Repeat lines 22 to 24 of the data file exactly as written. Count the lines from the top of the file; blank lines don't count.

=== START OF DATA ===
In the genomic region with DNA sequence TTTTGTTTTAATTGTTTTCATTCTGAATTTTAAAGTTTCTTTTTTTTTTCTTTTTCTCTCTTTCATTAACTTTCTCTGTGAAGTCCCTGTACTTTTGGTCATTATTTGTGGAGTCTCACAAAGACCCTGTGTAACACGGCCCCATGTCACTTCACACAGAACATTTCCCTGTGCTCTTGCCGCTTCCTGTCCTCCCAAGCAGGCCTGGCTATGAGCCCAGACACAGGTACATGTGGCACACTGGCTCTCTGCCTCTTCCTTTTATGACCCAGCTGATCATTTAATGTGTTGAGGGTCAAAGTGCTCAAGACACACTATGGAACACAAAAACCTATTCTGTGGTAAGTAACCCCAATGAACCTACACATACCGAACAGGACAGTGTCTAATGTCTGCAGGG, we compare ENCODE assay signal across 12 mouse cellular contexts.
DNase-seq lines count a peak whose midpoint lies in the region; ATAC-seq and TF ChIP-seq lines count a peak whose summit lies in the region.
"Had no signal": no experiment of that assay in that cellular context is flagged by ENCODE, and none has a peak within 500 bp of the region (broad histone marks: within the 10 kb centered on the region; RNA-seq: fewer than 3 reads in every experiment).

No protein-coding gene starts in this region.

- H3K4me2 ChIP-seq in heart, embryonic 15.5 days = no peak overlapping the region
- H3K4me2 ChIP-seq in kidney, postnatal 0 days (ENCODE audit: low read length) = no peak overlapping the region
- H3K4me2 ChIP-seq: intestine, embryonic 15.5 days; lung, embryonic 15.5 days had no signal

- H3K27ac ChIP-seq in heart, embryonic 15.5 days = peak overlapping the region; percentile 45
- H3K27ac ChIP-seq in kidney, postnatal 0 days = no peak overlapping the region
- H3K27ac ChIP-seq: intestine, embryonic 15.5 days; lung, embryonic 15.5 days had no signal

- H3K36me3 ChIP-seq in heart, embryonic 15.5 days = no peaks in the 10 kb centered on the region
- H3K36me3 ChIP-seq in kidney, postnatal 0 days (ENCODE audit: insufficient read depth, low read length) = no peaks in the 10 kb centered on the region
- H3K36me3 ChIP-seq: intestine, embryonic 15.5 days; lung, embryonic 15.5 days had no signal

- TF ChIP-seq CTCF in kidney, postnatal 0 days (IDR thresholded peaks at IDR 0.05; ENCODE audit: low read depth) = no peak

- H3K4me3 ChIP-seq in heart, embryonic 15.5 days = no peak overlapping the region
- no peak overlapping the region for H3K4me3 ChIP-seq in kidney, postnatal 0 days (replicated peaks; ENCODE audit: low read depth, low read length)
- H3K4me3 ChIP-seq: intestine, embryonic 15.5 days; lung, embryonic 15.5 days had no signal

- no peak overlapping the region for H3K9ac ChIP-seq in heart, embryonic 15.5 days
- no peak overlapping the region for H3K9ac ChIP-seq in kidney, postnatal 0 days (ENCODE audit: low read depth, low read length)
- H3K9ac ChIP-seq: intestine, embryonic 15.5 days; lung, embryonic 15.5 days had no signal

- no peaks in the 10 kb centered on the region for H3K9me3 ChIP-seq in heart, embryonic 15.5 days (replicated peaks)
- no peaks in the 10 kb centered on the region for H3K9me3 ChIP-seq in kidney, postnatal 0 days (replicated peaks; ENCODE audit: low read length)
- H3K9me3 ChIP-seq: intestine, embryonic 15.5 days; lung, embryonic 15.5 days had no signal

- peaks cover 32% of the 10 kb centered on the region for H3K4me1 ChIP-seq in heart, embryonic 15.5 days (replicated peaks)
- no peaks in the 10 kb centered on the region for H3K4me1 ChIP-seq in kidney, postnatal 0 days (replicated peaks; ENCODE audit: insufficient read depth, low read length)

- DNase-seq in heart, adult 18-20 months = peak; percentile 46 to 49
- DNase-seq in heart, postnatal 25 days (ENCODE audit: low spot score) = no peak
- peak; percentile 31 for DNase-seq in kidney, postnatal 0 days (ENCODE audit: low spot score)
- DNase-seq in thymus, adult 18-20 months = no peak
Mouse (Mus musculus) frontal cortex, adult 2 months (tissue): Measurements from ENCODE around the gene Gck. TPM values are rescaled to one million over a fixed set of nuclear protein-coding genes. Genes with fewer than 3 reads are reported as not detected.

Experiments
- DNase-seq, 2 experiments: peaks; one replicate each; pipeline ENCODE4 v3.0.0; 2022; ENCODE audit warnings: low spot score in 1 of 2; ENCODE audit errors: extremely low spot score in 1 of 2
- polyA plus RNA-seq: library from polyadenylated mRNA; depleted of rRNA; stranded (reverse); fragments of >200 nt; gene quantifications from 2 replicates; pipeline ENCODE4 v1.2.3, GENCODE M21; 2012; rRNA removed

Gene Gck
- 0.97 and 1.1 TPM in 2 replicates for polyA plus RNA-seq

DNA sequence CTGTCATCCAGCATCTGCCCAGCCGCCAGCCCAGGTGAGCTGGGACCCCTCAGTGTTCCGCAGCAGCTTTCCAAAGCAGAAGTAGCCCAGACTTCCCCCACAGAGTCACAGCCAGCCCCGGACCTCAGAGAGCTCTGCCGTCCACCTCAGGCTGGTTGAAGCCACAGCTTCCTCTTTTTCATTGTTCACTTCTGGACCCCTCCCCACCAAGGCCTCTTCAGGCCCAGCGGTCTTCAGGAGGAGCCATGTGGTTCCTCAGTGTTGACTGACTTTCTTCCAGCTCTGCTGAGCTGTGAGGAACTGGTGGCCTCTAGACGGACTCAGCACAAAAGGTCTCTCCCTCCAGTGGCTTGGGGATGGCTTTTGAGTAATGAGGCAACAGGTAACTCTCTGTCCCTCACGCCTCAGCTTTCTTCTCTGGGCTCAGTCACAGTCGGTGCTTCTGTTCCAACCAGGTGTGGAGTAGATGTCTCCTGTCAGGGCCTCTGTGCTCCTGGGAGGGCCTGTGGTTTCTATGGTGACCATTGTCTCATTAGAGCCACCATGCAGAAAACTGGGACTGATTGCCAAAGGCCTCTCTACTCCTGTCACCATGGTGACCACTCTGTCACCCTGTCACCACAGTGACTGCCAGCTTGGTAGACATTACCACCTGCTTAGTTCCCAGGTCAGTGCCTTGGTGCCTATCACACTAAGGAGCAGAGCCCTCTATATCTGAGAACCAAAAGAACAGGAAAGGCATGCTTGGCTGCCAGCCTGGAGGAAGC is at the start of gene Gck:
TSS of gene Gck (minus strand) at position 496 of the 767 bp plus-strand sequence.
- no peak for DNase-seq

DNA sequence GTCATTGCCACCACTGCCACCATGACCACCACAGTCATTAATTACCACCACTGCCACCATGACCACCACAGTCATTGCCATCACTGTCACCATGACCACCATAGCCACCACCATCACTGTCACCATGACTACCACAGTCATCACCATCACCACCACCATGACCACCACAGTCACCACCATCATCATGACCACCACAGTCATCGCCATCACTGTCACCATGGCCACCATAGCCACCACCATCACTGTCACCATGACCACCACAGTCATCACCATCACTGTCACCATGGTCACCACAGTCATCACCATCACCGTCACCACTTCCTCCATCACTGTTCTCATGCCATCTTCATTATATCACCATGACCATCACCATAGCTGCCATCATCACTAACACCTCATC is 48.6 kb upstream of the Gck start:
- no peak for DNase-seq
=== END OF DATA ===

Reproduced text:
- no peaks in the 10 kb centered on the region for H3K9me3 ChIP-seq in kidney, postnatal 0 days (replicated peaks; ENCODE audit: low read length)
- H3K9me3 ChIP-seq: intestine, embryonic 15.5 days; lung, embryonic 15.5 days had no signal

- peaks cover 32% of the 10 kb centered on the region for H3K4me1 ChIP-seq in heart, embryonic 15.5 days (replicated peaks)